The Ott family began John’s swim lessons when he was two years old. Now, at only three and a half, he’s ready to take on just about anything thrown his way during his weekly lesson. YJohn sat in his mother Melissa’s lap as she shared his swim lesson experiences, and anxiously looked up at her as she spoke about his favorite parts of his lesson.
“Mommy, what are we doing here? Can’t we go swimming?” John asked. When she told him they were just talking about swimming, he asked, “Well...after we talk about swimming can we go swimming?”
John wasn’t always so excited to swim. When he began lessons, it was impossible to even get him into the pool. “He would just cry. He didn’t want to leave my arms, and he certainly didn’t want to get into the pool,” Melissa said. “He went from crying to even get in the water to jumping right in without hesitation. He treads water on his own without a flotation.”
The family wanted to start John’s lessons at a young age to ensure he can be as safe in water as possible.“I had a fear of water as a child, so I never became a strong swimmer. I didn’t want that for him, so I wanted him to start lessons as soon as he could,” Melissa said.
Jen Jeffrey, Aquatics Coordinator at YMCA, expressed several times how important it is for every child to receive swim lessons, whether they are afraid of water or not.“Nowadays, with so many drownings, it’s so important that kids know how to swim,” Jen said. “In swim lessons, we teach them water safety skills and swimming skills to ensure they are always safe in water.”
The Starkey family can also attest to how important swimming skills are for young children. Three of their grandchildren are taking lessons with Jen. The youngest, Harper, who has also taken lessons from the age of two, can now swim a short distance without floaties or assistance at only three years old. The Starkeys wanted swim lessons for Harper because, unlike John, she was always ready to jump right in. “We went to a pond last weekend, and we weren’t planning on swimming. I didn’t have her swimsuit, I didn’t have her floaties, I didn’t have anything. My older son and my father got in the pond, and Harper just stripped down on the spot and ran and jumped in!” Harper’s mother, Jamie, said. “The biggest reason we wanted her to take lessons is because she is not and has never been afraid of water,” she added. “We knew she wanted to swim, and we wanted her to learn how to do it safely before she tried on her own and hurt herself.”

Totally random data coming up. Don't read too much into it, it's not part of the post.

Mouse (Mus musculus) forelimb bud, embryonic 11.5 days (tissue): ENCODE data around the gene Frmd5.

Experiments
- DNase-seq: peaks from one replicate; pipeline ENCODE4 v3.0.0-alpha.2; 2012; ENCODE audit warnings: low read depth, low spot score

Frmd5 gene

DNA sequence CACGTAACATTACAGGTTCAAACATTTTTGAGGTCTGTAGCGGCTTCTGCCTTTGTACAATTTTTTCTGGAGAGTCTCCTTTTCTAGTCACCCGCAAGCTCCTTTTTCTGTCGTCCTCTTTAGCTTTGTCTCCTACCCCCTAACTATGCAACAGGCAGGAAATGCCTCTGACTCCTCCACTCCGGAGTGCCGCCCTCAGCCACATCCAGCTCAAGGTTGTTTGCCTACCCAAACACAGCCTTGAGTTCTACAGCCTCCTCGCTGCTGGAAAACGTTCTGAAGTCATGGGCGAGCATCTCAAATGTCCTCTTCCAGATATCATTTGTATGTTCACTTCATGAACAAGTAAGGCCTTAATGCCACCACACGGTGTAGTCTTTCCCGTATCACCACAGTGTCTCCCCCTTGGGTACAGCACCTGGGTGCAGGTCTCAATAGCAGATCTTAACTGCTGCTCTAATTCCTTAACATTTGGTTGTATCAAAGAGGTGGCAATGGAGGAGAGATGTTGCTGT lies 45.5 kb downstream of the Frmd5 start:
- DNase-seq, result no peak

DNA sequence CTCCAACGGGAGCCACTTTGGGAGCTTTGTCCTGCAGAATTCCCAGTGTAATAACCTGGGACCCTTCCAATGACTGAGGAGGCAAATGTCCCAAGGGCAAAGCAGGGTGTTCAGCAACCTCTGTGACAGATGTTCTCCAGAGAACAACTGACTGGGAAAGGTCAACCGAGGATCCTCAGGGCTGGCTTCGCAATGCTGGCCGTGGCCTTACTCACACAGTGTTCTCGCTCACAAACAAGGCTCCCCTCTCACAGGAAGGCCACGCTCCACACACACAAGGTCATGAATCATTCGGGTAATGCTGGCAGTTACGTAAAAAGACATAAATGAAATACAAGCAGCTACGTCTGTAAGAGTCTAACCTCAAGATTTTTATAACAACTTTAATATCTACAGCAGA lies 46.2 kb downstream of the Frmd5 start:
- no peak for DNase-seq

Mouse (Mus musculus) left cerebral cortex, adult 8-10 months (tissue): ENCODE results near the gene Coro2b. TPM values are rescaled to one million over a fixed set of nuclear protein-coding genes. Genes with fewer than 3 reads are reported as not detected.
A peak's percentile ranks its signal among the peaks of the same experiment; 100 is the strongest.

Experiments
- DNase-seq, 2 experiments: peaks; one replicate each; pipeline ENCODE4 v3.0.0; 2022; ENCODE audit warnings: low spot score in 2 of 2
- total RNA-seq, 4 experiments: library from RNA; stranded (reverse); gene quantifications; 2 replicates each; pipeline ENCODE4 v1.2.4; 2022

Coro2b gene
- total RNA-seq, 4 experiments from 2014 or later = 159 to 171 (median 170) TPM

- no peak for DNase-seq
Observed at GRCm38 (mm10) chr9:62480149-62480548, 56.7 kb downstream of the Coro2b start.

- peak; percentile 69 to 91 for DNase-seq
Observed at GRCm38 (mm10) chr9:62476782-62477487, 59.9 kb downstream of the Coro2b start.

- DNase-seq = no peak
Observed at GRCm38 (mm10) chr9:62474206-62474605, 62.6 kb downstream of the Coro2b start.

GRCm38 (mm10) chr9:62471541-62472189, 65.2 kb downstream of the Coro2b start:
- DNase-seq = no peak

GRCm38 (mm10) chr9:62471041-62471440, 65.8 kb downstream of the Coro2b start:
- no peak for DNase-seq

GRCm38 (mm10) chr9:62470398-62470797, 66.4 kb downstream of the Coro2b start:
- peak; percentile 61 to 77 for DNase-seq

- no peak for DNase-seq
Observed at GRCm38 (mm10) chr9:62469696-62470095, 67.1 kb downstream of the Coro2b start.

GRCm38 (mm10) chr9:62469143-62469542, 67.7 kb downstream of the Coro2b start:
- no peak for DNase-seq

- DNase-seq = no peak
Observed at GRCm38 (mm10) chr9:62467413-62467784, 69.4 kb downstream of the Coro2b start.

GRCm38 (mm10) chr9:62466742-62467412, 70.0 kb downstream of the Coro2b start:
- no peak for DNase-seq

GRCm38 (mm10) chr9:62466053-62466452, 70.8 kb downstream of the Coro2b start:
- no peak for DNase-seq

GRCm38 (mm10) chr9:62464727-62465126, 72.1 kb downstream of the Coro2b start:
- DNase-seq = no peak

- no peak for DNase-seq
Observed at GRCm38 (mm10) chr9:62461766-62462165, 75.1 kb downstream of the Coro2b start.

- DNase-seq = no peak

Jen is also Harper’s instructor, and has taught her how to be safe while swimming. “Because she has taken lessons, she knows she’s not supposed to go into the pool without an adult,” Harper’s grandmother, Michelle, said. “Then, once she’s in the water, she’s aware of where the sides of the pool are and where the person who is with her is standing. She doesn’t just take off swimming without looking; they’ve taught her to know where her surroundings are and to be safe that way.”Jen teaches children water safety and swimming skills through playing games. One favorite from both Harper and John she calls “race cars,” where she races them around the pool.“She does the lesson in a way that’s beneficial to John because it improves his swimming skills, but she does it by playing games,” Melissa said. “He thinks it’s just playtime.”
Michelle also spoke to how much the children enjoy their lessons. “It’s fun for them, it’s not a chore,” she said. “And they can take what she has given them and play with it, and not realize they have learned a very valuable skill that they can have for the rest of their lives.” Both John and Harper take private swim lessons with Jen, and both of their families emphasized how close they have each become with her. “All the kids, they trust Miss Jen,” Michelle said. “The relationship gets them to work. Harper can be kind of stubborn, and when she doesn’t want to do something, she won’t. But she wants to make Miss Jen proud, and Jen makes lessons something Harper wants to work hard at.”